About 20 people, including 26th District Democratic State Senatorial candidate April Moore, gathered at Front Royal’s Town Gazebo at noon on Wednesday, March 13, to join Len Sherp in marking the start of the third year of the Vigil for Democracy he began on March 8, 2017.
“We mark our calendar by Wednesdays – we started on the second Wednesday of March 2017 and it’s the second Wednesday of March 2019,” Sherp said of any date discrepancies.
On that second Wednesday of 2017 Sherp explained the impetus for his Vigil for Democracy to Royal Examiner: “This administration in eight weeks has shown that it doesn’t understand the rule of law; does not respect the separation of powers; and has a Republican Congress that for some reason refuses to stand up and be adult. There are threats to our democracy when our president lies every day. And I think there are some underlying issues – I’m holding a sign today that says ‘Show us the Tax Returns’. Every president, I believe since Eisenhower if not even earlier, has released their tax returns, so that we can see that they are not indebted to or beholding to other foreign powers.”
And for Sherp on March 13, 2019, not much has changed.
“At the time I told you that I thought we faced a crisis in our country that basic constitutional principals seemed to be ignored; and we were heading toward a path that I felt the future of our democratic-republican form of government was in peril. Nothing over the last two years has convinced me otherwise,” Sherp said.
“We still have disrespect from the highest office in the nation, the presidency of the United States, for the rule of law; disrespect for the separation of powers; disrespect for the truth; we have disrespect for a free press; we have disrespect for the hardworking members of the federal government; we have disrespect for our allies; and we have instead an affection for dictators and a wish from our president that perhaps he could be president for life like his friend, Comrade Xi (Xi Jinping, president of China).
“And he talks about ‘love letters’ with (North Korean Dictator) Kim Jung Un – and we stopped our annual or semi-annual military exercises with the Republic of South Korea, our strongest ally in the Far East – what did we get for that? Oh, we got a picture with Kim Jung Un.
“And I didn’t even mention the violations of the emoluments clause of the Constitution and the violations of the ban against nepotism – I could go on and on,” Sherp said deciding to end the litany of reasons the Vigil for Democracy continues, and will continue beyond his pending move to Oregon. Sherp and his wife are moving west in several weeks to be close to their daughter.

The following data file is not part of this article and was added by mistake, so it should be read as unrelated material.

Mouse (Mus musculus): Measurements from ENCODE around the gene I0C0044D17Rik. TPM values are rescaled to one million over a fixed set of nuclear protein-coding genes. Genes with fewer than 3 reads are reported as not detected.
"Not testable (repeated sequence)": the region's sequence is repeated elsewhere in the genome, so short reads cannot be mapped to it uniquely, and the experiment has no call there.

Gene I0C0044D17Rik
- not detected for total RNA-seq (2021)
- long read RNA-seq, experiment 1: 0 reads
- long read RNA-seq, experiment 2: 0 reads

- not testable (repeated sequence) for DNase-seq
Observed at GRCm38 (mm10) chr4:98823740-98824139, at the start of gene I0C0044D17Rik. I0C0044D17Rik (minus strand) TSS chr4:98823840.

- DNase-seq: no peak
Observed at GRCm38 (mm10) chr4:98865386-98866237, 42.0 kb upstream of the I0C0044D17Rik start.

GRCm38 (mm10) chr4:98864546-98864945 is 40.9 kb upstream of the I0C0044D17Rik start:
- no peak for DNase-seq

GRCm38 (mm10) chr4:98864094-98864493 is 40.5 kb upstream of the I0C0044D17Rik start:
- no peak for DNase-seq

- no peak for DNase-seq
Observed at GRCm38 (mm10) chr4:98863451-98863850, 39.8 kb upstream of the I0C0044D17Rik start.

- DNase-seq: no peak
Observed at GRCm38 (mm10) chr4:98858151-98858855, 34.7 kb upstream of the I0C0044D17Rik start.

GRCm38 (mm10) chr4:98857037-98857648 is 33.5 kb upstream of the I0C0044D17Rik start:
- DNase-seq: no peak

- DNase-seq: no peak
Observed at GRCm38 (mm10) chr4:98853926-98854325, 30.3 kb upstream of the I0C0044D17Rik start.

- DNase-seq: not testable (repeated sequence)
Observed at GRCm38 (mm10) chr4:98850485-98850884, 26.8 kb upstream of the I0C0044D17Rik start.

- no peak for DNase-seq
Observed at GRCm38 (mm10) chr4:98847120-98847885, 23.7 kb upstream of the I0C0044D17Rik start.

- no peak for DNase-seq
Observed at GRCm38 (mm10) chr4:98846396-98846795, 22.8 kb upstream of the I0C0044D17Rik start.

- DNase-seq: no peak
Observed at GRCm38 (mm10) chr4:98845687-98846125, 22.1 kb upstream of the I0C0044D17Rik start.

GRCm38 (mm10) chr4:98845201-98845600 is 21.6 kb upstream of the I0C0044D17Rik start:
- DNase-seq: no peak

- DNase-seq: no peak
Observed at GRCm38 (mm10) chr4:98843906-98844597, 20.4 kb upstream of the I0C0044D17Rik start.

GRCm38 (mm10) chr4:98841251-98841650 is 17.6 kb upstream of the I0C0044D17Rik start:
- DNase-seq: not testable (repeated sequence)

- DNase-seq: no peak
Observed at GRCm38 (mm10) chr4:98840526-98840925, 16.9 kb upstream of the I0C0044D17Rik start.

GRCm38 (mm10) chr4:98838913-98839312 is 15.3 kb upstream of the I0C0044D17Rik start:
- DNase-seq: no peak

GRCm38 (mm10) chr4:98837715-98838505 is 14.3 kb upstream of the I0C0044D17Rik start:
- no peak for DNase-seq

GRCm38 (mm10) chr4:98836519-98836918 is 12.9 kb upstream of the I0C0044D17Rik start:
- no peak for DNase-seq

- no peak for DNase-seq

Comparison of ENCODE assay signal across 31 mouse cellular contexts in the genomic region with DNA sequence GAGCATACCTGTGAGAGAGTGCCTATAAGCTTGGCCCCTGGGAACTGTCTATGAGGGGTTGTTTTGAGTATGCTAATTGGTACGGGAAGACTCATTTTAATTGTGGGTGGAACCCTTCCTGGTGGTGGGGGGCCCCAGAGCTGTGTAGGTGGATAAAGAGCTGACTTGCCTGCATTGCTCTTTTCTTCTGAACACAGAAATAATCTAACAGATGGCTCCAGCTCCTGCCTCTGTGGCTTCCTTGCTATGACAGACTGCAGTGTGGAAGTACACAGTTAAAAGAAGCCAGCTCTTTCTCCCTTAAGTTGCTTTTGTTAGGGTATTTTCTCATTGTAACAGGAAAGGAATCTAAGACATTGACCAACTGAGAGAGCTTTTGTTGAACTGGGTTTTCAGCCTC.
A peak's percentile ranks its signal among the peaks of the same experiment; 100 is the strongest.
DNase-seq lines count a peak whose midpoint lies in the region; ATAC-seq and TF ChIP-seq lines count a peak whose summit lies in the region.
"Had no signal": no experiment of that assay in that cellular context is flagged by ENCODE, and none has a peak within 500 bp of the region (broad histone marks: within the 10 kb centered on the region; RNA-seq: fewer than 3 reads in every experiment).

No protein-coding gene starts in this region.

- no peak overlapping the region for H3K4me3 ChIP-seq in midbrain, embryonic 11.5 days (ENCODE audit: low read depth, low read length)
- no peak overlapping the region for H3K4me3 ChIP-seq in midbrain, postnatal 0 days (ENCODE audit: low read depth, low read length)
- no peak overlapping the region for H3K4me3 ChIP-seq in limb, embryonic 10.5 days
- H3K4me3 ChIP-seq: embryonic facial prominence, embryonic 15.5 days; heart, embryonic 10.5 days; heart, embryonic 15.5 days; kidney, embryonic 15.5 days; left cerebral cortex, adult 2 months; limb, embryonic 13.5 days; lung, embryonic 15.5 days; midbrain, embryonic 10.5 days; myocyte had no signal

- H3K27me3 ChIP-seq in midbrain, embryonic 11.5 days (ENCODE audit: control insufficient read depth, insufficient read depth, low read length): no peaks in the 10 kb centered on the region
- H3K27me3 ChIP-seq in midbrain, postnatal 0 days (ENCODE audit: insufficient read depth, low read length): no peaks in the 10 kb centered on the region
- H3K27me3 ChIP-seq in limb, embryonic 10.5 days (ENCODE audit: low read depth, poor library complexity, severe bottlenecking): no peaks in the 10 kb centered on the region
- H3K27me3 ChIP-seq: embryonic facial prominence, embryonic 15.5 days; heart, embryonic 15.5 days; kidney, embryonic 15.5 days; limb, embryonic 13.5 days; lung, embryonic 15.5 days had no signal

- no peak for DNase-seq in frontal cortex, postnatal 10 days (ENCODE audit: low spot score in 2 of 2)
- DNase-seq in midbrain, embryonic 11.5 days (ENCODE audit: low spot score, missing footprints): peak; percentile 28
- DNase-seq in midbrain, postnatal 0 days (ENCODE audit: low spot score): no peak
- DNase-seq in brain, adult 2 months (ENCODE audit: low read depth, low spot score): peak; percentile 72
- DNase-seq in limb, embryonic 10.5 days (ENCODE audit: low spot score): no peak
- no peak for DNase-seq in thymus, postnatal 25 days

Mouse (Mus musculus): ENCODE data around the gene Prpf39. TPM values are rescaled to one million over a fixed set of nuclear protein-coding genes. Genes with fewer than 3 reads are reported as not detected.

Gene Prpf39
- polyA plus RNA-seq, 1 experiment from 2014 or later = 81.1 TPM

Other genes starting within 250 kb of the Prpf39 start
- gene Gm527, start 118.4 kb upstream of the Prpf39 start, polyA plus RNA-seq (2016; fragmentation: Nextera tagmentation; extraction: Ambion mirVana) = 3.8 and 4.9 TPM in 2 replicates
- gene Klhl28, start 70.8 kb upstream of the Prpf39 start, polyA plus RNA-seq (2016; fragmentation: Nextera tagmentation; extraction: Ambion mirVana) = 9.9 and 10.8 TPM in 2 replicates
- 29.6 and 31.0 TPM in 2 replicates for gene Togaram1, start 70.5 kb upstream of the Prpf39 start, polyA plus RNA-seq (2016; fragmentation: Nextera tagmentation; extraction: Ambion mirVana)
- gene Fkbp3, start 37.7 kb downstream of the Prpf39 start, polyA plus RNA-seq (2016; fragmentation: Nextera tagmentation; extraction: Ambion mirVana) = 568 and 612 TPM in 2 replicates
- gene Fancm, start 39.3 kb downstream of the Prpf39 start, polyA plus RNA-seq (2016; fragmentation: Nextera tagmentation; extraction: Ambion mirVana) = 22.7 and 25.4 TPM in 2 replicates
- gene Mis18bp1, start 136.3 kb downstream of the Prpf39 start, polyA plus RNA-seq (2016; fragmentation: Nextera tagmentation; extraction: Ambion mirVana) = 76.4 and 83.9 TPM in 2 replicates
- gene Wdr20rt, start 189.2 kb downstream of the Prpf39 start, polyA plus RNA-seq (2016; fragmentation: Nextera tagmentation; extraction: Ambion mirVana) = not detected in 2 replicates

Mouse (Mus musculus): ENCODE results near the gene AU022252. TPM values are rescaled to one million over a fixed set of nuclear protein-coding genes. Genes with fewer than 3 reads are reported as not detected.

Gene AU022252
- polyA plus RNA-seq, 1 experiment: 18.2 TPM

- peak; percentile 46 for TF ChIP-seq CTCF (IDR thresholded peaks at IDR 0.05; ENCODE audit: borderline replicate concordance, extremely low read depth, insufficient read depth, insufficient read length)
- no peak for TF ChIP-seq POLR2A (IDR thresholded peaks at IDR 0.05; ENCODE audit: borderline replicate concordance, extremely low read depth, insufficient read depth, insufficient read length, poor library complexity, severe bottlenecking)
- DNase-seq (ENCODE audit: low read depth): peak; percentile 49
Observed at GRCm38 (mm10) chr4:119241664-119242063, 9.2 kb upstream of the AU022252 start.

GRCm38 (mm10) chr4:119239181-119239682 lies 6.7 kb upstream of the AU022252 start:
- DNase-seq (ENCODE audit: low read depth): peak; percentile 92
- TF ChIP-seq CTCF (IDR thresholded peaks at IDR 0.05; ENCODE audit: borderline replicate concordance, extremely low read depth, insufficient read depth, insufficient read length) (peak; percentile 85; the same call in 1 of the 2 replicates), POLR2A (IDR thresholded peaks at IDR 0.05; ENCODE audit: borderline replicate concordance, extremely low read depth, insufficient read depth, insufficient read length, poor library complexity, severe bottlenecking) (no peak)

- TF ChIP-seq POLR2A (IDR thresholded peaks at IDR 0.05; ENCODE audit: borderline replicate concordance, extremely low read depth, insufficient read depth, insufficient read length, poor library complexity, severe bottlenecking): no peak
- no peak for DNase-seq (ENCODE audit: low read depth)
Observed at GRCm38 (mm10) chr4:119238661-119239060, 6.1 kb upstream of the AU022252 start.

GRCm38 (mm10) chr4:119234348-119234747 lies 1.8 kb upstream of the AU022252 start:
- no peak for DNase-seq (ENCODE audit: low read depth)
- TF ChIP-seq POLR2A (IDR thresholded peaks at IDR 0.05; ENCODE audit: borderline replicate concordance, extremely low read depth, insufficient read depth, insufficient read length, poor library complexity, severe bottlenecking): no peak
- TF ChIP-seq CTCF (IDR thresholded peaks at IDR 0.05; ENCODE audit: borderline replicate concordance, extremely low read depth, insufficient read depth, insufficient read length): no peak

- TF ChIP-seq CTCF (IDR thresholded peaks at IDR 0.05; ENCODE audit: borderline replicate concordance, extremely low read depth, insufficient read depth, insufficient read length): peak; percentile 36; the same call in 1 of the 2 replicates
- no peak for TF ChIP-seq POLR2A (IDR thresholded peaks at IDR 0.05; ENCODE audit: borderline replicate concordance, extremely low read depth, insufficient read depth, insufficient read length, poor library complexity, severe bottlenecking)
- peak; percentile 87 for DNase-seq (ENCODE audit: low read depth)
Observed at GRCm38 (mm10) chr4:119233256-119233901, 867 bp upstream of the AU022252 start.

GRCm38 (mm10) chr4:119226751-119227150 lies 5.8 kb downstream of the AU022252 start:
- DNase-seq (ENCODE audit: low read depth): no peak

Sherp pointed us toward other vigil participants for comments, including those who will be instrumental in continuing to see the Vigil for Democracy remains a viable expression of political dissent guaranteed by the U.S. Constitution. Long-time vigil participants Bob Hill and Jorge Amselle will share Vigil for Democracy organizational rolls after Sherp’s departure.
We asked Amselle why he, like Hill and others in the vigil trenches, has been there on Wednesday afternoons with Sherp for the bulk of two years.
“This is the only thing that keeps me sane; this is the only thing that gives me hope for our country – to be out here with people who recognize the danger that we’re in, who are like-minded. I believe I told you before, I used to be a conservative Republican for 30 years; for years I voted Republican. When Trump was running I kept telling my fellow Republicans ‘You can’t vote for this guy – he’s insane and a racist.’
“And when he won the nomination I decided that’s it, I’m out, I’m done. And I left the Republican Party and volunteered for the Hillary Clinton campaign and did everything I could to make sure Trump didn’t win.”
Over two years later Amselle is maintaining his commitment to make Americans, including Republicans, see what he sees in the 45th president – a would-be demagogue who puts self interest above the national interest.